My aunt Shirley, who just passed away at age 93, was also of extraordinary help to me. At some point in the process, I realized I might end up knowing more about the families and daily life in a small town in Poland than I knew about life in Brooklyn, where my own family is from. So I began to interview Shirley about her childhood and to gather her recollections of her friends and family. She and her first cousin, Bernice, who is now also 93, spent hours with me, talking about my grandparents; about attending the opening performance of Radio City Music Hall in 1932; about having dinner at the Roxy, the Brass Rail, Schrafft’s—all legendary places in Brooklyn in the 1920s and 1930s.
Among the survivors and their families there were numerous extraordinary women, those who had the strength to survive the Holocaust and then create a life for themselves afterward; and those among the second and third generation, who had to grow up with these memories (and, above all, with the silences and absences).
I’ll mention Faiga Tick in particular. Faiga escaped from German-occupied Poland in the fall of 1939, leaving behind her whole family, having literally married the boy next door the night before she fled, because her father would not allow her to flee as an unattached woman. Faiga and her new husband crossed into Soviet-occupied Poland, and were then deported to Siberia by Stalin in June 1940. She survived the war in a work camp; had a child there; and after the war the family lived in Displaced Persons camps before immigrating to Canada.
When I met Faiga, she was 95 years old. She was a frail, occasionally confused woman, suffering from a slight dementia. But strength can be expressed in many ways. While the names and places and dates in her memories were not always reliable, the mental images of her family in Poland, like those of what she had survived, were stunningly vivid and precise. She remembered the feelings of particular moments, the relations between people, and the way these are expressed in gestures, in phrases, or in a glance. When she spoke about her father, who was a very severe, religious man, or her mother, who ran the family store, she conveyed such force of feeling and such clarity of perception. It was as if these people were still standing in front of her. She made their presence palpable. She understood that her own survival was not just for herself, but that she was a representative of those who had been murdered, and she carried this responsibility with profound passion and grace.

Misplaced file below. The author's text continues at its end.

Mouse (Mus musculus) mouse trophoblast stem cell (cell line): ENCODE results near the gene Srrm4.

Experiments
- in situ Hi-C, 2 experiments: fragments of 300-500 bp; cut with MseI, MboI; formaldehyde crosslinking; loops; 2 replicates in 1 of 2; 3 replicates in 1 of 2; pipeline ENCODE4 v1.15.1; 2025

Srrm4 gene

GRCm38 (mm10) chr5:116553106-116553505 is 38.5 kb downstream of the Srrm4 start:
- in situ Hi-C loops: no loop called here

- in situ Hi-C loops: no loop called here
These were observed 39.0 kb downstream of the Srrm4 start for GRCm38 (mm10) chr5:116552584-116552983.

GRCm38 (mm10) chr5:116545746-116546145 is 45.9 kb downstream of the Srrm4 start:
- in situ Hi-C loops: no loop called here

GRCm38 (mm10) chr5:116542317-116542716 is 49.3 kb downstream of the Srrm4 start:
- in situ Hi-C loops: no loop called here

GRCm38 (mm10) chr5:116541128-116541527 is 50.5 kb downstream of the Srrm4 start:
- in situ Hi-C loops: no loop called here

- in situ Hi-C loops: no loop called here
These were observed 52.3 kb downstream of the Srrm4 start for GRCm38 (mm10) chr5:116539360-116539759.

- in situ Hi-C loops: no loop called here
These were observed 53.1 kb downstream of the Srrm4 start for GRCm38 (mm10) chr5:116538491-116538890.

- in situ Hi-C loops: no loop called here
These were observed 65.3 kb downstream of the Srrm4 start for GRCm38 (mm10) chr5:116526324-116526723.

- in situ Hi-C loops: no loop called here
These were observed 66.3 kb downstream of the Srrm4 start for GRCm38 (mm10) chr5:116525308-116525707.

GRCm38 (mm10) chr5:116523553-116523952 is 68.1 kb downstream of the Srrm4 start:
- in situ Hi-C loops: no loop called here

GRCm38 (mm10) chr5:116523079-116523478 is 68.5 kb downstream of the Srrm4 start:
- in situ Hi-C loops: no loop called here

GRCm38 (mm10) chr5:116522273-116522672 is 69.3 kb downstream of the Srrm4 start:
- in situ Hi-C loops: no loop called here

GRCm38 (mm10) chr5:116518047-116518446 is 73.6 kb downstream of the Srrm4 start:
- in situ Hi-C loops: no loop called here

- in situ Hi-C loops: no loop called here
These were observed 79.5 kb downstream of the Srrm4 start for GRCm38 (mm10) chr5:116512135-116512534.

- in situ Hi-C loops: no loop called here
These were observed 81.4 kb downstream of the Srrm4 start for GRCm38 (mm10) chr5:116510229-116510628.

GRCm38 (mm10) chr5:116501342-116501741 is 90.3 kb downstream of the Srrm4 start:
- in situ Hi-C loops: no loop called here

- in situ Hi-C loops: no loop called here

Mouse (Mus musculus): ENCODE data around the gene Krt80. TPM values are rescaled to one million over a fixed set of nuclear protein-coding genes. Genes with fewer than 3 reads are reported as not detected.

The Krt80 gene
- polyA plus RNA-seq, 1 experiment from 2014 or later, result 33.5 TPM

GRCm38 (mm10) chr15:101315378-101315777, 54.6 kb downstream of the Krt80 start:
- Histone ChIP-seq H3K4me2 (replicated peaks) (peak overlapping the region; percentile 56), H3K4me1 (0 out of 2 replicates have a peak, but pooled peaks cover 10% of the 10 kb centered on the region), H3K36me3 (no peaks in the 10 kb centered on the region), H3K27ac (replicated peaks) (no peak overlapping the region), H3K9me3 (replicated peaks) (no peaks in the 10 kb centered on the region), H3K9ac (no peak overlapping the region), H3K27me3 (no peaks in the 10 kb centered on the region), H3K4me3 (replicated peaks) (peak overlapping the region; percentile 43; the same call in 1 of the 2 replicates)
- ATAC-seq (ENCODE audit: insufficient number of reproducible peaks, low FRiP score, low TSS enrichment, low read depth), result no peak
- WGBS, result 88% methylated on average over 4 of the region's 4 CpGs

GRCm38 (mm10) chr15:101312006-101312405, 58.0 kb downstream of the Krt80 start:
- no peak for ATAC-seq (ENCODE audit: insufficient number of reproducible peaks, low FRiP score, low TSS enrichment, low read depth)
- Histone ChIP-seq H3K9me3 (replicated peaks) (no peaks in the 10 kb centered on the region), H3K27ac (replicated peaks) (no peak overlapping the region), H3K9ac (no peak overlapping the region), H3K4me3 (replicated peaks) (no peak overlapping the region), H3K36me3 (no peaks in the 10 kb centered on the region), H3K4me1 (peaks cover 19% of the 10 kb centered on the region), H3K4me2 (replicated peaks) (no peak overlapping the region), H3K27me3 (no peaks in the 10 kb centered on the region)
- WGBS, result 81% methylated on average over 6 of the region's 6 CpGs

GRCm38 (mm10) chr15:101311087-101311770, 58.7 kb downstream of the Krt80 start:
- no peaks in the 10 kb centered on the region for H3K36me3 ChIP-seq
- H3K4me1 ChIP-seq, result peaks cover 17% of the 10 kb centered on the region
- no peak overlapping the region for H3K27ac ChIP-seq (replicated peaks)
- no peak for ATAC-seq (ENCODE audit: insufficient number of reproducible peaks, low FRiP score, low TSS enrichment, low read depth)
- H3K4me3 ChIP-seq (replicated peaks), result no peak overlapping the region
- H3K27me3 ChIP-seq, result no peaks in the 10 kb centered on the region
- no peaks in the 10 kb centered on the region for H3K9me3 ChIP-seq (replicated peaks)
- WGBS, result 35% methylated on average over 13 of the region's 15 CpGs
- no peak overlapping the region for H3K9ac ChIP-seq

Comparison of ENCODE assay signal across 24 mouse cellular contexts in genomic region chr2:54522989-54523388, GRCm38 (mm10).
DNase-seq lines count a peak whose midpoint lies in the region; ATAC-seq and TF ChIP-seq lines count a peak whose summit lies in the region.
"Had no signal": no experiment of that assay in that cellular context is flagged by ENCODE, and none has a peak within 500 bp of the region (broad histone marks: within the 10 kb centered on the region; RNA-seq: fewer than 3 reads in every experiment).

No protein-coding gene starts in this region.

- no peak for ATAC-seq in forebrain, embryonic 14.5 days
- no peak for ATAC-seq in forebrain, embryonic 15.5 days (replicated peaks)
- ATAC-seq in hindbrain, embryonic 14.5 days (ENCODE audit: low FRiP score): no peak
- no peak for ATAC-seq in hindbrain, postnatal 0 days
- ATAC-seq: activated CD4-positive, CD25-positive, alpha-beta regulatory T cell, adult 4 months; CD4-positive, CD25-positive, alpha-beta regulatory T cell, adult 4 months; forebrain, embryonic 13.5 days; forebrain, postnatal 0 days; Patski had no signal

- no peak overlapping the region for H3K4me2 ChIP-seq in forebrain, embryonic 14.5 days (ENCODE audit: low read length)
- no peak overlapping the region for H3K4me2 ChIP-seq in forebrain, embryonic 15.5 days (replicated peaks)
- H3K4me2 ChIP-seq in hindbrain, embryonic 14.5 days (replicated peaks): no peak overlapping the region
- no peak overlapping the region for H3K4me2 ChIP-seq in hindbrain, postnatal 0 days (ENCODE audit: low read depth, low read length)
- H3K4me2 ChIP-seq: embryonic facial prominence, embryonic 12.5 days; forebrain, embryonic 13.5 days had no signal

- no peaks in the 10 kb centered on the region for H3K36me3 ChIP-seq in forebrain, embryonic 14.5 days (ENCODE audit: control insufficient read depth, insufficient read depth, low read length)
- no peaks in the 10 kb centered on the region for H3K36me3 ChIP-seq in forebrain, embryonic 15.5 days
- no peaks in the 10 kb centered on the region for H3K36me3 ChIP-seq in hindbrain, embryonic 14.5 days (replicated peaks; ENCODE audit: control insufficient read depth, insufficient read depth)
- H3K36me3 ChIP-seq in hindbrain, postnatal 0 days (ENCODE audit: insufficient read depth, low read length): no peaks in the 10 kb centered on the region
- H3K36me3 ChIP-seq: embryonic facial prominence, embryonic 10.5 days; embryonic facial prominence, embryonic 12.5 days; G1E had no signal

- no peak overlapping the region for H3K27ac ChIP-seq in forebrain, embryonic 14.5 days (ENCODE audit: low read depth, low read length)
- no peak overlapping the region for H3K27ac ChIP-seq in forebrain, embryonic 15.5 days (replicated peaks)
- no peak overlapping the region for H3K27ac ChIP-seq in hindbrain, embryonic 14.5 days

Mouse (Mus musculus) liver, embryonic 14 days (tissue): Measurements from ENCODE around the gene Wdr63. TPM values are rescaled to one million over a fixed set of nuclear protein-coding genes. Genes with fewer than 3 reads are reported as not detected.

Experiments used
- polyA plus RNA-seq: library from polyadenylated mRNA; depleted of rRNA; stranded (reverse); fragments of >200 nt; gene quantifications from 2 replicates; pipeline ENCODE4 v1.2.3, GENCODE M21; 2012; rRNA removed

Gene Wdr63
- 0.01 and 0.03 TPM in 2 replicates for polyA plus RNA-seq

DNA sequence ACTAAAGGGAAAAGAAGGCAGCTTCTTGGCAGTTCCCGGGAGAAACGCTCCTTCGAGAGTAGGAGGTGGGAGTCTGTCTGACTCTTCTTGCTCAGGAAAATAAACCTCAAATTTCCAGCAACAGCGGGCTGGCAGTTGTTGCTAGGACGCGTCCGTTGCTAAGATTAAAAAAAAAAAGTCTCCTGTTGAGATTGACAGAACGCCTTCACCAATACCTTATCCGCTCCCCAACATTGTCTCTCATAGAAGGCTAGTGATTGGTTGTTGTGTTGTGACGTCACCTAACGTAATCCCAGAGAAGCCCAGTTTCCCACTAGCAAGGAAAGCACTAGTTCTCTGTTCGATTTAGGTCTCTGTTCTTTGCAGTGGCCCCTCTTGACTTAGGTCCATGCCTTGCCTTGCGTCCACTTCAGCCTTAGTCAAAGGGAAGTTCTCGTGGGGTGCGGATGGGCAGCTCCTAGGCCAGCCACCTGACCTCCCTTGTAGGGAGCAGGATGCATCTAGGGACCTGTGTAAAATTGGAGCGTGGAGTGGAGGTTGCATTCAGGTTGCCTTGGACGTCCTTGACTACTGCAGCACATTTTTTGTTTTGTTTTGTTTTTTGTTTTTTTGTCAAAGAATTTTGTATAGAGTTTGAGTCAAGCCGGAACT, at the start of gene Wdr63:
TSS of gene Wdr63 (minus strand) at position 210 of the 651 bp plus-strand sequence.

YZM: The film clip that inspired your book—where is it now?
GK: I donated my grandfather’s film to the U.S. Holocaust Memorial Museum in 2009. They undertook the restoration of the badly-deteriorated film (in conjunction with ColorLab Corp., in Maryland), and now the restored version is available online.
YZM: What do you hope people will take away from reading your book?
GK: When my aunt asked my grandmother after the war what had become of her relatives in Poland, my grandmother responded: “They’re all gone.”
I began Three Minutes in Poland consumed by the questions: what is lost when a person (or a community) dies? And what remains after their death? In other words: what is passed on, and what is forgotten?
But the story developed in ways I could never have imagined. To my amazement, my research brought together a community of survivors; of the families of survivors no longer living; and of relatives of those who did not survive. More than 100 people who traced their roots to this town—and, of course, there are many more whom I was unable to locate or contact.
I hope readers will understand that Three Minutes in Poland is about the survival of memory in the face of unimaginable violence and the inevitable losses of time. It is a story of loss; but it is also a story about preservation and reunion.
And I hope that readers will dig out their own family archives, will ask their parents and grandparents about their lives, and will record the answers for future generations.